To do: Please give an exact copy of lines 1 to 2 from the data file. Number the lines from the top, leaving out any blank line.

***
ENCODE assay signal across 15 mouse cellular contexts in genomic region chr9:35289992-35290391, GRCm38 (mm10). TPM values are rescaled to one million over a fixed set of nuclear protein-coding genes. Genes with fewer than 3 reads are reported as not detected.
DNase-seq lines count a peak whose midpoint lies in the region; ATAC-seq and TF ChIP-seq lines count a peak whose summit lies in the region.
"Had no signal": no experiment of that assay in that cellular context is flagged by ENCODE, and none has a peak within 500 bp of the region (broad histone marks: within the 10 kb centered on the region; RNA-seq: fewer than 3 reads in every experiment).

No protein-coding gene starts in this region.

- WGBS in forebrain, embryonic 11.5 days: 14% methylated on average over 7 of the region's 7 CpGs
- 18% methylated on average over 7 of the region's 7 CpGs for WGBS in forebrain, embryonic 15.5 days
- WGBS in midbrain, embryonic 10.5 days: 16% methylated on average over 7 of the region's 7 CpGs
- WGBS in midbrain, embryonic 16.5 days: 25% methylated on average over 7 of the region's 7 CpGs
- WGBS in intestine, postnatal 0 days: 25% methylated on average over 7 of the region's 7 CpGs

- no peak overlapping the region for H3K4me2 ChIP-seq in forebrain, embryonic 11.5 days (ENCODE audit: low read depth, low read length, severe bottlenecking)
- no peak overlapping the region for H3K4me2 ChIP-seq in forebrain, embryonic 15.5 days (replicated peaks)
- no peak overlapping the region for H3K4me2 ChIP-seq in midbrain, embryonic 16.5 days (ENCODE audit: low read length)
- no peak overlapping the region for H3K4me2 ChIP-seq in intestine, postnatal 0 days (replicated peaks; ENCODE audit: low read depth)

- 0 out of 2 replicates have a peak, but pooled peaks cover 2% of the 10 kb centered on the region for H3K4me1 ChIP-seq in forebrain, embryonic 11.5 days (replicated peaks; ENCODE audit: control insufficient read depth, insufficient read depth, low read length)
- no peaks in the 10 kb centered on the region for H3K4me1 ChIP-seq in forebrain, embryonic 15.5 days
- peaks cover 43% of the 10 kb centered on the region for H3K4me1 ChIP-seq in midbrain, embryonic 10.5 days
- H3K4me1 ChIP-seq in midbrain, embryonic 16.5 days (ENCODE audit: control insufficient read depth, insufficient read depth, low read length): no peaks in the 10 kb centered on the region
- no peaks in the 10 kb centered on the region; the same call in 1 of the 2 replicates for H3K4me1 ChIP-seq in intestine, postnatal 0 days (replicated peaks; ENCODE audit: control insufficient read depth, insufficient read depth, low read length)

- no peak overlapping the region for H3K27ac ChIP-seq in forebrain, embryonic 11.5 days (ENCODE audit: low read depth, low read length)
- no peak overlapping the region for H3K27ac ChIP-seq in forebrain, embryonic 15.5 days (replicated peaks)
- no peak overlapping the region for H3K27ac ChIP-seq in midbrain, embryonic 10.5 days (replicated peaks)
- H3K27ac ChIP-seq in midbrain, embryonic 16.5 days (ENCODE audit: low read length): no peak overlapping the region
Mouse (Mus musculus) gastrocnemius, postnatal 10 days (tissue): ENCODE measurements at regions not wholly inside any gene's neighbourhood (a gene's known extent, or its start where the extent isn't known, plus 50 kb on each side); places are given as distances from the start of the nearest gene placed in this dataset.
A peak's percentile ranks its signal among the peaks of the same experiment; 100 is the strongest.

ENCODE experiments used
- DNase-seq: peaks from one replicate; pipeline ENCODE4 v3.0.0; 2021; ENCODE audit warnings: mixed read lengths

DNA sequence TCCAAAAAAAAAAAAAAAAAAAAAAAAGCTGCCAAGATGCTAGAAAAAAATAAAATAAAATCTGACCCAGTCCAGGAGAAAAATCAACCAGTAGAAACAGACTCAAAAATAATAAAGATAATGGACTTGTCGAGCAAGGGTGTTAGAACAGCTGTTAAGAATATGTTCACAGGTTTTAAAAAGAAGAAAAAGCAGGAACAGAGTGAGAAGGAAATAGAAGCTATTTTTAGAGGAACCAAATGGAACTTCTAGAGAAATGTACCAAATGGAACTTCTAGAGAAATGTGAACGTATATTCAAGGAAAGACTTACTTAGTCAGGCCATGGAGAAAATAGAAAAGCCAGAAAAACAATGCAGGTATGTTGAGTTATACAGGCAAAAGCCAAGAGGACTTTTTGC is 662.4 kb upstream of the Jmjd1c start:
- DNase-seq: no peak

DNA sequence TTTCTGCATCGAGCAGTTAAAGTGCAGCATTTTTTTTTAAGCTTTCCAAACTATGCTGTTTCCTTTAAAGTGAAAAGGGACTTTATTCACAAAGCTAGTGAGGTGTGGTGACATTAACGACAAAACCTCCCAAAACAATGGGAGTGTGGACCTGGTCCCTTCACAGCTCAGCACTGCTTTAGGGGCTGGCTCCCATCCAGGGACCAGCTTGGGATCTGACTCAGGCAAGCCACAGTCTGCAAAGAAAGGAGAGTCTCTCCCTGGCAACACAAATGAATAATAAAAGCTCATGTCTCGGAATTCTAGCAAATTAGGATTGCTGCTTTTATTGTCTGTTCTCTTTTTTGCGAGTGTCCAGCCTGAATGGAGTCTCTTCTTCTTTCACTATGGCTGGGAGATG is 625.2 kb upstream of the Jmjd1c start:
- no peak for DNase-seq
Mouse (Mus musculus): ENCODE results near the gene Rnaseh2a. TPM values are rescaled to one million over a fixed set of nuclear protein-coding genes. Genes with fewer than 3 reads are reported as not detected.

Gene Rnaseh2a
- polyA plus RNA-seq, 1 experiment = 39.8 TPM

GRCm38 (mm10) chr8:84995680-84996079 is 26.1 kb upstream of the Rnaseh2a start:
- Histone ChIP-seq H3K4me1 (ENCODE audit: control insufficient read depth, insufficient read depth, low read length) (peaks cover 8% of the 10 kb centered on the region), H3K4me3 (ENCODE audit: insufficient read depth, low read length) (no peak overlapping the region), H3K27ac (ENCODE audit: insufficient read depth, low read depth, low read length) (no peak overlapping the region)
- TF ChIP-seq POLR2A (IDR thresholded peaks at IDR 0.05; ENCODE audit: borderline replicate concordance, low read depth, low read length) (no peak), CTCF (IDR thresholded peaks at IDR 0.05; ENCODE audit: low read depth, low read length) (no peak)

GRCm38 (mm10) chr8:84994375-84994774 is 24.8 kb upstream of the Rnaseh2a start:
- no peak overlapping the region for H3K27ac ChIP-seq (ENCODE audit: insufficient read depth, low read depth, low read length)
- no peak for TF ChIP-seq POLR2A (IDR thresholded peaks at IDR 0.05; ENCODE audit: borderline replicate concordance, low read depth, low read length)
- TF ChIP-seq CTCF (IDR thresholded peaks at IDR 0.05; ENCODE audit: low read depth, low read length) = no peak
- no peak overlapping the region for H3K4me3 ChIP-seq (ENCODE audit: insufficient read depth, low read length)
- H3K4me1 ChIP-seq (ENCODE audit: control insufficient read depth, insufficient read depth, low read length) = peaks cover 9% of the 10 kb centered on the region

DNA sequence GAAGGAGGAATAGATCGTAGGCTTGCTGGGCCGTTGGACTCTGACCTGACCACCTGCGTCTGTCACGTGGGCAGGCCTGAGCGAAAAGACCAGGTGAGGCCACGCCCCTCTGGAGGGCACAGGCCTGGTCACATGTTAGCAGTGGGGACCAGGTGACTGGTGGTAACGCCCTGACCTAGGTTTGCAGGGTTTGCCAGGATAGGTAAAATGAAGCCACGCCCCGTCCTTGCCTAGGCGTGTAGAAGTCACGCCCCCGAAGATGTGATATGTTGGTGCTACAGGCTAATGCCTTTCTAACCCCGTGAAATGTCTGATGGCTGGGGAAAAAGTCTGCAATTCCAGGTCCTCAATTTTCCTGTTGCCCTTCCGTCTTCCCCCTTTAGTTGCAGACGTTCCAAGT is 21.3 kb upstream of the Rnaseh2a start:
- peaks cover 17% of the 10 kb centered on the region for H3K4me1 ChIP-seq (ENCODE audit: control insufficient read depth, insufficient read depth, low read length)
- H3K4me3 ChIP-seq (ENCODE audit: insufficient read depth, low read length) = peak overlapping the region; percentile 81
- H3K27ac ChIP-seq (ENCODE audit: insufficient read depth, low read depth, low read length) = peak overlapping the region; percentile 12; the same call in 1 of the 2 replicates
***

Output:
ENCODE assay signal across 15 mouse cellular contexts in genomic region chr9:35289992-35290391, GRCm38 (mm10). TPM values are rescaled to one million over a fixed set of nuclear protein-coding genes. Genes with fewer than 3 reads are reported as not detected.
DNase-seq lines count a peak whose midpoint lies in the region; ATAC-seq and TF ChIP-seq lines count a peak whose summit lies in the region.